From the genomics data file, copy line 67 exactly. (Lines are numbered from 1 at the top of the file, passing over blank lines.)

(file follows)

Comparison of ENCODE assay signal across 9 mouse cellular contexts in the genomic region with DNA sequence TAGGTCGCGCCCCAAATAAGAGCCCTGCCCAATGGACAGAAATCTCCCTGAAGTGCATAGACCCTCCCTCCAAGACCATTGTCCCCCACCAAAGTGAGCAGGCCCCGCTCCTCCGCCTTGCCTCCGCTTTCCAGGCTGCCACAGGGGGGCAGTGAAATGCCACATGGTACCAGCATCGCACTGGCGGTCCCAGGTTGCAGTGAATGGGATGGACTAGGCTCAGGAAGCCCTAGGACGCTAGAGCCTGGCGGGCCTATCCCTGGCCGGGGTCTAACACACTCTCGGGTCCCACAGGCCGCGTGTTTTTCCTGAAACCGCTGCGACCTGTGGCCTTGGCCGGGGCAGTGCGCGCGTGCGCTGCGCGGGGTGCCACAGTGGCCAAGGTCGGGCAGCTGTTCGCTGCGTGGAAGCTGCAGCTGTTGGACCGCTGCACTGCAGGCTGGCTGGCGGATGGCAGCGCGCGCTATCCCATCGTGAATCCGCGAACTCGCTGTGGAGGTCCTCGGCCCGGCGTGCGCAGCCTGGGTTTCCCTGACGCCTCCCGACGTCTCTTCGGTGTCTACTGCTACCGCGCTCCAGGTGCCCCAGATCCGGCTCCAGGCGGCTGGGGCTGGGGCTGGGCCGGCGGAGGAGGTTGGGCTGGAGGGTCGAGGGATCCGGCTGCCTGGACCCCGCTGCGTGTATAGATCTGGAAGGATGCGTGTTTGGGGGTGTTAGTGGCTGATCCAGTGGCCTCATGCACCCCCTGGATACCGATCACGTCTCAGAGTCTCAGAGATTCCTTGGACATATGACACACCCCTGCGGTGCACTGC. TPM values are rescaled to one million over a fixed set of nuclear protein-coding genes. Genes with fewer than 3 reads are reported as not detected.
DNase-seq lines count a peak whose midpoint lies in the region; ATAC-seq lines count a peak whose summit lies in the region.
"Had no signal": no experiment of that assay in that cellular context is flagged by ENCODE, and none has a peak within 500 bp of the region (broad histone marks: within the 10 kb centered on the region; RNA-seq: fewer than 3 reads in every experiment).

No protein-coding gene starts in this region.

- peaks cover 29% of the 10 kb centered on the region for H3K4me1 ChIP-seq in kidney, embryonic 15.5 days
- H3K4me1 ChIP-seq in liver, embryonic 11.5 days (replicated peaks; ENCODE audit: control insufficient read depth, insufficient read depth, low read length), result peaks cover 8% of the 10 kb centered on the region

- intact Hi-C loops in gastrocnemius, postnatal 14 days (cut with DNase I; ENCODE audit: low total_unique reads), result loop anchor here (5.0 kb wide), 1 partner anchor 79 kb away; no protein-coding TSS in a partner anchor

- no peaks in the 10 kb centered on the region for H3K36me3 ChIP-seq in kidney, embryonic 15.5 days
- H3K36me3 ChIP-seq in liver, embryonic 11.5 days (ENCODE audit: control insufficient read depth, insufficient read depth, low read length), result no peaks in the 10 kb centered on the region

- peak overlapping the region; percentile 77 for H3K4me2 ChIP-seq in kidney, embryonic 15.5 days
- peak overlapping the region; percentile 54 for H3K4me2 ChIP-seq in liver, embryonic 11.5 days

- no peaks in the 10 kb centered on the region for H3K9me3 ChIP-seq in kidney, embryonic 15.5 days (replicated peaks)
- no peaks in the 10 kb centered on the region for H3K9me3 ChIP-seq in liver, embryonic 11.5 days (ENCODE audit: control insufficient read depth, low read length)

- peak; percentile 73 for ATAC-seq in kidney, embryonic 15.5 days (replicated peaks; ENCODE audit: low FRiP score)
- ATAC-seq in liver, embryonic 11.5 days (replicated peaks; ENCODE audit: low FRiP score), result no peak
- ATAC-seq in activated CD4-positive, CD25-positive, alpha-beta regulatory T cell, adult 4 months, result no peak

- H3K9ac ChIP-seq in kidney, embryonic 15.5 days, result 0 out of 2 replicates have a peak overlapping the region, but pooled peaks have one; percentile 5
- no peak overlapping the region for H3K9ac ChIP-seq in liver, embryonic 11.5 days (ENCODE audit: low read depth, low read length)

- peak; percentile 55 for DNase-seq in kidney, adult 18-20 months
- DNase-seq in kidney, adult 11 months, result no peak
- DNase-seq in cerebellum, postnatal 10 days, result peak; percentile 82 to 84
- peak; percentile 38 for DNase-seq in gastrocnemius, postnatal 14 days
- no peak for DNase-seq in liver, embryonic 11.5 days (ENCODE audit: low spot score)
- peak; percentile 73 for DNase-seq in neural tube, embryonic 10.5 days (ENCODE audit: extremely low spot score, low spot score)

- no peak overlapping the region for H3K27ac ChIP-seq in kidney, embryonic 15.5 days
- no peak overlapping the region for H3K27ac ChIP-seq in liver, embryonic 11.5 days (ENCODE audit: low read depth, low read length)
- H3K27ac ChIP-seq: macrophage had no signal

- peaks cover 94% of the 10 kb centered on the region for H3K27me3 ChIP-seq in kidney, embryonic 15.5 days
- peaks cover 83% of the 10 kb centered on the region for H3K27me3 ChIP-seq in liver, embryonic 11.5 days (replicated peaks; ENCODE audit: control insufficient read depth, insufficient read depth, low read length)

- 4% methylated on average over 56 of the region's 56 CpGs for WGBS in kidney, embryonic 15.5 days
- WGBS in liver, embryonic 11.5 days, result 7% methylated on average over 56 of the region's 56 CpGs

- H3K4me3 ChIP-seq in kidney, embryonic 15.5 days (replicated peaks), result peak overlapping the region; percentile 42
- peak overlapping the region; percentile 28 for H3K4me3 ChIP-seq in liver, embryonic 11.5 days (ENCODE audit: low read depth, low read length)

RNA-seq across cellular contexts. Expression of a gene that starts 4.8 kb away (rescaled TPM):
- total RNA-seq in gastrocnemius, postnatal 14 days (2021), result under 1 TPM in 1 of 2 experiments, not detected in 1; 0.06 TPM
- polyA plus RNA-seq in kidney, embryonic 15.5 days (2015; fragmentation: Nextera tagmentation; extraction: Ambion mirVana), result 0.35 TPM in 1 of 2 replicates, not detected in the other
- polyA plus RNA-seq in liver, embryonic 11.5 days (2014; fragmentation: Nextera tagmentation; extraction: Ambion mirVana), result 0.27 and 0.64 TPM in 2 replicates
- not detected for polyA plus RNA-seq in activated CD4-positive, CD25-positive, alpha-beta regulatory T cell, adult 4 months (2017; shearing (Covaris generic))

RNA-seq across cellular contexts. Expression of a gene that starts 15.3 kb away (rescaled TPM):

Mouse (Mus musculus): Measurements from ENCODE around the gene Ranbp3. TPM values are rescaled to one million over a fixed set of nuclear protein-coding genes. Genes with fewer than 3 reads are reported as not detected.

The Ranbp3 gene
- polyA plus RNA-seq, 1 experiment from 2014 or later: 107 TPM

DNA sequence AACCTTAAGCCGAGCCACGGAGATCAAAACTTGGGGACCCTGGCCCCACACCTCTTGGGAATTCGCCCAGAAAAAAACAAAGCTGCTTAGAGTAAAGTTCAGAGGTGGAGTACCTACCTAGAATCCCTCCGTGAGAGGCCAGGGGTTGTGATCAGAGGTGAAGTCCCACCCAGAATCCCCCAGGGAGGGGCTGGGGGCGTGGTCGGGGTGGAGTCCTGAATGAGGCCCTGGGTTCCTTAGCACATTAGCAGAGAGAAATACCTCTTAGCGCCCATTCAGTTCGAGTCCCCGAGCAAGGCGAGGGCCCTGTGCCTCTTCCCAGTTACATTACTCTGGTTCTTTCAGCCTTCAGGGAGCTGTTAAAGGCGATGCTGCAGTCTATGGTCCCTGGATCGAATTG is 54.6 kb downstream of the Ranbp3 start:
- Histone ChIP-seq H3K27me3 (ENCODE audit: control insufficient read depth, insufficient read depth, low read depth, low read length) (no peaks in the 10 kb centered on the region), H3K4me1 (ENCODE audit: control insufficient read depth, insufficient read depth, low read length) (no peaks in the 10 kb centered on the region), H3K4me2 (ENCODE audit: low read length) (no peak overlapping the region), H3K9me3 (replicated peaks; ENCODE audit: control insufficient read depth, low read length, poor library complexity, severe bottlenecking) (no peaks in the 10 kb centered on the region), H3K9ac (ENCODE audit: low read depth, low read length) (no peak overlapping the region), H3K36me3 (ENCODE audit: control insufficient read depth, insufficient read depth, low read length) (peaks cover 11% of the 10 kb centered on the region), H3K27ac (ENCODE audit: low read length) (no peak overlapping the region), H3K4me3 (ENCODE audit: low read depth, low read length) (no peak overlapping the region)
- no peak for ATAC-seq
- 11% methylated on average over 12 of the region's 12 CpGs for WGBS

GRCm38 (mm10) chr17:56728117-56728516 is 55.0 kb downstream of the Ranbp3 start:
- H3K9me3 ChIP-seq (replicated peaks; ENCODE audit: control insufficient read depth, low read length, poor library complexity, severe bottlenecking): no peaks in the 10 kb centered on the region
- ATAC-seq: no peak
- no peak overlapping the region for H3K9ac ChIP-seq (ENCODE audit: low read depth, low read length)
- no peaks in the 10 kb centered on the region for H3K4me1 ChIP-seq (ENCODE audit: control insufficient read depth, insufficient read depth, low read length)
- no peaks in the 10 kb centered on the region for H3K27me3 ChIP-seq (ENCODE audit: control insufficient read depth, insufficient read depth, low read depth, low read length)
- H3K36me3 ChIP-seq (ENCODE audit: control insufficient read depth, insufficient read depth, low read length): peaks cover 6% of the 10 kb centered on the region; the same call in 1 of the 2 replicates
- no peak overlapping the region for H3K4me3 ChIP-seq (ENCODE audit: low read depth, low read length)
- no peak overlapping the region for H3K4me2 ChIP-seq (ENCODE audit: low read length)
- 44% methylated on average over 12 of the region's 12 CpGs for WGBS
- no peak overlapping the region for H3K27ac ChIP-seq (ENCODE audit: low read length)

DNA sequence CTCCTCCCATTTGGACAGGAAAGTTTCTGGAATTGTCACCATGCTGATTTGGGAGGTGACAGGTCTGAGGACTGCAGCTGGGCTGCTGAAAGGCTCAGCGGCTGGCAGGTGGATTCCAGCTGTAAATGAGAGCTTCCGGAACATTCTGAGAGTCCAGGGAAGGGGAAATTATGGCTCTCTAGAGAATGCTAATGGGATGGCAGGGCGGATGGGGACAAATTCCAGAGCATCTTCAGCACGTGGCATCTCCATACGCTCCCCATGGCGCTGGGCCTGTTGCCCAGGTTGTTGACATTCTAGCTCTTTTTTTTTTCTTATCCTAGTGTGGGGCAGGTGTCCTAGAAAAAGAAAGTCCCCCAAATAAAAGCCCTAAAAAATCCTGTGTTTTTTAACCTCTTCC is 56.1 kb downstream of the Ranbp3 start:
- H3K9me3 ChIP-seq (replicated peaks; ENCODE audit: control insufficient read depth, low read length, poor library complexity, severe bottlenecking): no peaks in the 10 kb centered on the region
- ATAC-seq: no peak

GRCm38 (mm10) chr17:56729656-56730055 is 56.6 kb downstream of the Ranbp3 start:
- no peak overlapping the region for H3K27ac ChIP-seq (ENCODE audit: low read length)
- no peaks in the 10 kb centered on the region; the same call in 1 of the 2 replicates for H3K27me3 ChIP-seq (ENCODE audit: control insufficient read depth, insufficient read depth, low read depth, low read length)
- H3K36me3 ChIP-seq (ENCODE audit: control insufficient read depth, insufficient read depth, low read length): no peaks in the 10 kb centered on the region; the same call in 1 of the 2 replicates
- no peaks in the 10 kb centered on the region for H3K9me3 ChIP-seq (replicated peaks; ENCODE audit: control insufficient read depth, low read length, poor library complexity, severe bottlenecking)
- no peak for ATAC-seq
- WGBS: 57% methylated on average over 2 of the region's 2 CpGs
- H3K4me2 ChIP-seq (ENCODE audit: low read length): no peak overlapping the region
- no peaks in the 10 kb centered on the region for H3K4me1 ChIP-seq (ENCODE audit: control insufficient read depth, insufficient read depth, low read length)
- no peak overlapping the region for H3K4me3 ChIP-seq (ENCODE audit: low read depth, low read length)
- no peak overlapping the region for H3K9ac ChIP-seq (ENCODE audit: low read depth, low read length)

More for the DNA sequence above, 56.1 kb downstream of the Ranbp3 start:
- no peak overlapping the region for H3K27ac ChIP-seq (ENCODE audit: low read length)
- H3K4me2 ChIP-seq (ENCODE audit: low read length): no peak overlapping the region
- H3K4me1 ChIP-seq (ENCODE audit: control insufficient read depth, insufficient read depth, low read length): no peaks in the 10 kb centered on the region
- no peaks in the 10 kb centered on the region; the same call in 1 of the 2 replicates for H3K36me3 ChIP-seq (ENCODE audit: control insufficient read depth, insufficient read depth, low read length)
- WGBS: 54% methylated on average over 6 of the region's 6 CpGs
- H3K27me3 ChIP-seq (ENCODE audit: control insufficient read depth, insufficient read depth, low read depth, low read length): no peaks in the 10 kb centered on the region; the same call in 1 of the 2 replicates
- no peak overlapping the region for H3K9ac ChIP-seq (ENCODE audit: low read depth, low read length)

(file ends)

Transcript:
- WGBS: 57% methylated on average over 2 of the region's 2 CpGs